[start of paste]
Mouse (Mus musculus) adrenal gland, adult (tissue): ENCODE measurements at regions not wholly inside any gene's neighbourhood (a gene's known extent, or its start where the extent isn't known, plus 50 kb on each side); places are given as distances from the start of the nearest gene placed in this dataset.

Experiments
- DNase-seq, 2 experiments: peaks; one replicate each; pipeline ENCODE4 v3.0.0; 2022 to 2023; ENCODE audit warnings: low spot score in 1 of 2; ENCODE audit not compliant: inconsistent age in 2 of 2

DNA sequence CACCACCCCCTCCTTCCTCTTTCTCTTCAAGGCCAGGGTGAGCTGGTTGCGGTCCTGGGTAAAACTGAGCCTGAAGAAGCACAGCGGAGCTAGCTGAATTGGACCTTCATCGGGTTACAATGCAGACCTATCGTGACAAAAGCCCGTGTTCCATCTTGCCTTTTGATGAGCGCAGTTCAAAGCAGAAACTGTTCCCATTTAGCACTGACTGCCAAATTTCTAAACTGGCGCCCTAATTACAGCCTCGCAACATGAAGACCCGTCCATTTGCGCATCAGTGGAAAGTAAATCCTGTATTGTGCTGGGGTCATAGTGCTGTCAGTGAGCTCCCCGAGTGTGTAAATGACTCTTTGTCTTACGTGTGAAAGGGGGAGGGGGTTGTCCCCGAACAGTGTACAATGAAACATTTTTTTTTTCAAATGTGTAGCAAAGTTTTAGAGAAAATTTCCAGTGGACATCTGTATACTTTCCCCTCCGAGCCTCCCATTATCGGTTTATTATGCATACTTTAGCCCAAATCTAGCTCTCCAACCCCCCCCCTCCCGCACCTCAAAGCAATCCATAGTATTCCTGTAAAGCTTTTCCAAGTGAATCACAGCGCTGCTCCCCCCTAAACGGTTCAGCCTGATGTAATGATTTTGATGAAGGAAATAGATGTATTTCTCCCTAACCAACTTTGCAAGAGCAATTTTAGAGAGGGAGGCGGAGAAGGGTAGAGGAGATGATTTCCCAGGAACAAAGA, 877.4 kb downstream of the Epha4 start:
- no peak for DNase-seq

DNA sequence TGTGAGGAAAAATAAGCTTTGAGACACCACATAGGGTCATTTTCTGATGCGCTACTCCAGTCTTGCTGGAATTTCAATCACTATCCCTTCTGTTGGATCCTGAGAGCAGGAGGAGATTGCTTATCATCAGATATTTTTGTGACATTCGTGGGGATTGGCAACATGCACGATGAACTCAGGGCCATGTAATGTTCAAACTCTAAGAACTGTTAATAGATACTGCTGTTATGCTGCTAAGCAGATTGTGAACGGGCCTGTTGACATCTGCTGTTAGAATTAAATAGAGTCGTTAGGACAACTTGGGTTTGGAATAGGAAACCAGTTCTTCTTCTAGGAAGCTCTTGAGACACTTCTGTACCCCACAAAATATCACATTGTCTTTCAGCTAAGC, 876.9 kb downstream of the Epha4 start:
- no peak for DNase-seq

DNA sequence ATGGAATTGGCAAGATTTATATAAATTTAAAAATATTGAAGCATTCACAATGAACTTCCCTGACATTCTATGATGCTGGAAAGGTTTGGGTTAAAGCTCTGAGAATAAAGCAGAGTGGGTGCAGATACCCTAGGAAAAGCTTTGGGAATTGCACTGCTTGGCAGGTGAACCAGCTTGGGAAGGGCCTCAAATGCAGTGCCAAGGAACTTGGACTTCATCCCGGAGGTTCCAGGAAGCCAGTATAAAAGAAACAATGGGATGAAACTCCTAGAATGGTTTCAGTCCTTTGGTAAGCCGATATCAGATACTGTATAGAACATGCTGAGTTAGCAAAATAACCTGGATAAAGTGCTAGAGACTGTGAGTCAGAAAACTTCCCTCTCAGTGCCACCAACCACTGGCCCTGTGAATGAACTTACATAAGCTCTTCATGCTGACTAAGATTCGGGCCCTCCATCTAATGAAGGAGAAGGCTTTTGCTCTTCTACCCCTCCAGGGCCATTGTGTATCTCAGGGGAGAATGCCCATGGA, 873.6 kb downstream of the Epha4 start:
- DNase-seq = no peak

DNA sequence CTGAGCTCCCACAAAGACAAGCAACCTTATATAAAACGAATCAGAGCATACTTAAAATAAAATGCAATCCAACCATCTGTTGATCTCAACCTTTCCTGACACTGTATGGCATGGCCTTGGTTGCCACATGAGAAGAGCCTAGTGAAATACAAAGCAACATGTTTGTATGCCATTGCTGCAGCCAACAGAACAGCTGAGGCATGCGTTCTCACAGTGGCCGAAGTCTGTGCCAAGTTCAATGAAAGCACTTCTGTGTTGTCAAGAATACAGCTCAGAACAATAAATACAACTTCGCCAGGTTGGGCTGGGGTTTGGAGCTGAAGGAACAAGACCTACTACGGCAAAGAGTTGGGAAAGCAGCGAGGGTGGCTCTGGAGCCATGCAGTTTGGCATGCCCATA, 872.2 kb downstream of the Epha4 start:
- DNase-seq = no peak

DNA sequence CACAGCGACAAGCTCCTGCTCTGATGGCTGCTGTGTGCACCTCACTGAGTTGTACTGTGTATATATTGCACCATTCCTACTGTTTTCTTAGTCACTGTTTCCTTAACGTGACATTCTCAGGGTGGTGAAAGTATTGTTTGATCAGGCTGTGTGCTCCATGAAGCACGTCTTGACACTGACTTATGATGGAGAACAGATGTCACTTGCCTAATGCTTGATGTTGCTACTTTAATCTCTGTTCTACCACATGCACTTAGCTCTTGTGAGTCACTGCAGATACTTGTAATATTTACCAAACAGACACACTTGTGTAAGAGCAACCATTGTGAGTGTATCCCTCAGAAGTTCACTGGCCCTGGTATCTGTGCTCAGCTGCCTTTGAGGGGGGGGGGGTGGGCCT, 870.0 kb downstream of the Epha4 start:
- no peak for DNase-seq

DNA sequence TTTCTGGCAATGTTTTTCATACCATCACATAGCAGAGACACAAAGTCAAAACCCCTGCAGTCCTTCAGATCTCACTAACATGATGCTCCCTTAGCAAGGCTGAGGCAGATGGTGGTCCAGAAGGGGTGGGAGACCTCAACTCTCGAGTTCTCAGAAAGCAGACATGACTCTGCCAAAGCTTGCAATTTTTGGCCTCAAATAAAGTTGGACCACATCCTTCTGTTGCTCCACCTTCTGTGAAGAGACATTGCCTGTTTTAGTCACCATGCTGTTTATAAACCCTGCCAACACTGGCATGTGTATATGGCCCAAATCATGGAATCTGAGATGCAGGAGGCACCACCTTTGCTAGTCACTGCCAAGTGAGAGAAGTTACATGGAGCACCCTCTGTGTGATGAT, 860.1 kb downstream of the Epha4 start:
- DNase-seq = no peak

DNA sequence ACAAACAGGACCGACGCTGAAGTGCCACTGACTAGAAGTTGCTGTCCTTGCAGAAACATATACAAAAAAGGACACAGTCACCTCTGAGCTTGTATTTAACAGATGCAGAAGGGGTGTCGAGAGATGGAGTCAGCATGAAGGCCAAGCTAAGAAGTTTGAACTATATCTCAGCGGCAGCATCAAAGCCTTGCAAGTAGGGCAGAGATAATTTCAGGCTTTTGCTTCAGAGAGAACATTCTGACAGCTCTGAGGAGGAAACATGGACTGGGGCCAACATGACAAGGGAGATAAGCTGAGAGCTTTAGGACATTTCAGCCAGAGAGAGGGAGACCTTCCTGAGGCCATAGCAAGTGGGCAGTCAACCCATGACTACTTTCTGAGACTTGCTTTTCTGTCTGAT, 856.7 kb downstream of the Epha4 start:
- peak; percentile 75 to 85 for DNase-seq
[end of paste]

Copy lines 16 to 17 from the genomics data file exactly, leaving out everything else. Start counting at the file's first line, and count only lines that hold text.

DNA sequence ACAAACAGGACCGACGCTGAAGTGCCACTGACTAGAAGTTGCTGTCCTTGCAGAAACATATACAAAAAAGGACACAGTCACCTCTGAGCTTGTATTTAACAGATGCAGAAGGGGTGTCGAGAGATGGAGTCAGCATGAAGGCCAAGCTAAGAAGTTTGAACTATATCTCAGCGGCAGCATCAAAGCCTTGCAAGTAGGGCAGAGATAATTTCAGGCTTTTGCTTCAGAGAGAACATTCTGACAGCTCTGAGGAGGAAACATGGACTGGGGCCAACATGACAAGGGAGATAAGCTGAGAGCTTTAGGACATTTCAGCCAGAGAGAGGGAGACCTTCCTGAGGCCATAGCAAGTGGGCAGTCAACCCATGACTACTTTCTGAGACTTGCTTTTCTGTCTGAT, 856.7 kb downstream of the Epha4 start:
- peak; percentile 75 to 85 for DNase-seq